Learning and unlearning voicing assimilation

Bárkányi, Zsuzsanna and G. Kiss, Zoltán (2023). Learning and unlearning voicing assimilation. Frontiers in Language Sciences, 2, article no. 1304666.

DOI: https://doi.org/10.3389/flang.2023.1304666


This study investigates how postlexical phonological processes are acquired in multilingual speech, namely, how learners cope with conflicting demands in the production and perception of the voicing patterns in their non-native languages, what impact lexical knowledge has on learner behaviour, and to what extent existing speech learning models can account for this. Fourteen Hungarian native speakers, proficient sequential learners of Spanish and English, took part in the experiments. The production experiments examined regressive voicing assimilation between obstruents and when the trigger was a sonorant consonant (presonorant voicing) word-internally and across word-boundary. At word level, we compared various lexical groups: non-cognates, double cognates and triple cognates (inhibitory, facilitative, and cognates with conflicting information). The perception experiments aimed to find out whether learners notice the voicing assimilations mentioned. The results showed that participants failed to learn presonorant voicing and failed to block regressive voicing assimilation despite perceiving the latter as linguistically relevant. In laryngeal postlexical processes the native language plays the primary role, neither the other non-native language, nor linguistic proximity seems to be decisive. Our results also showed that cognate status had a limited effect, but in triple cognates the primacy of the native language was dominant. Our data can be best accounted for by Slabakova's (2017) Scalpel Model extended to phonological acquisition.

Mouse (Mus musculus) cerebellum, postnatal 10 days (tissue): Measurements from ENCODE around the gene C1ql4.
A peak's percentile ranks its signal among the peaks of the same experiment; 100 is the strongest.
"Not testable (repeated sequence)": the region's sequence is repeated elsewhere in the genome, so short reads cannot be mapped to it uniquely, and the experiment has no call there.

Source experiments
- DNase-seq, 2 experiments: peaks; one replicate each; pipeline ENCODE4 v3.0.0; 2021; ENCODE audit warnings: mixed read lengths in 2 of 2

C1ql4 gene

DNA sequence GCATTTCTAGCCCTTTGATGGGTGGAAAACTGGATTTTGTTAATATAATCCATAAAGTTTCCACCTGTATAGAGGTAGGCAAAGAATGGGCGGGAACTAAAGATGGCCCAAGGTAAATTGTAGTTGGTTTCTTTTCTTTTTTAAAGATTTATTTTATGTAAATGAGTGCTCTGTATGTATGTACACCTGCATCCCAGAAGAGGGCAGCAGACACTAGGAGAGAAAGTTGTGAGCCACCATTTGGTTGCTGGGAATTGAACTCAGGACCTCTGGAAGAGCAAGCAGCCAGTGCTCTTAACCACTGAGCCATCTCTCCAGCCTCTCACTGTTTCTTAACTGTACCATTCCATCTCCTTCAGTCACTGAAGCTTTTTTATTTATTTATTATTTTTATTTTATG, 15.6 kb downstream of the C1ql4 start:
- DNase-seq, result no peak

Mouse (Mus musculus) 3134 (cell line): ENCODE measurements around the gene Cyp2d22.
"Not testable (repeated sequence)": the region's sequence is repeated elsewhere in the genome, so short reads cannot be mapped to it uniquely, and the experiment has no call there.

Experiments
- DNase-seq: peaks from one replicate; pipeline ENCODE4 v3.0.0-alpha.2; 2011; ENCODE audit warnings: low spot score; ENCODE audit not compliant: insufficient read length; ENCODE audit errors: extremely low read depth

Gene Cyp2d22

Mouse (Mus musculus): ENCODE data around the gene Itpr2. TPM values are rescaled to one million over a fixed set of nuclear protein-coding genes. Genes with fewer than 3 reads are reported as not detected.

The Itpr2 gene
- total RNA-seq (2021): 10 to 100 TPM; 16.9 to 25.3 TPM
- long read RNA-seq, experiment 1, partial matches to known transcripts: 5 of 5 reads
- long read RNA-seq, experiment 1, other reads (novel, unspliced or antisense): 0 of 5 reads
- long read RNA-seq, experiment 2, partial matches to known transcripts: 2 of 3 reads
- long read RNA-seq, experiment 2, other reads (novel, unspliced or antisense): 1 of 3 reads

Viewing alternatives

Download history


Public Attention

Altmetrics from Altmetric

Number of Citations

Citations from Dimensions

Item Actions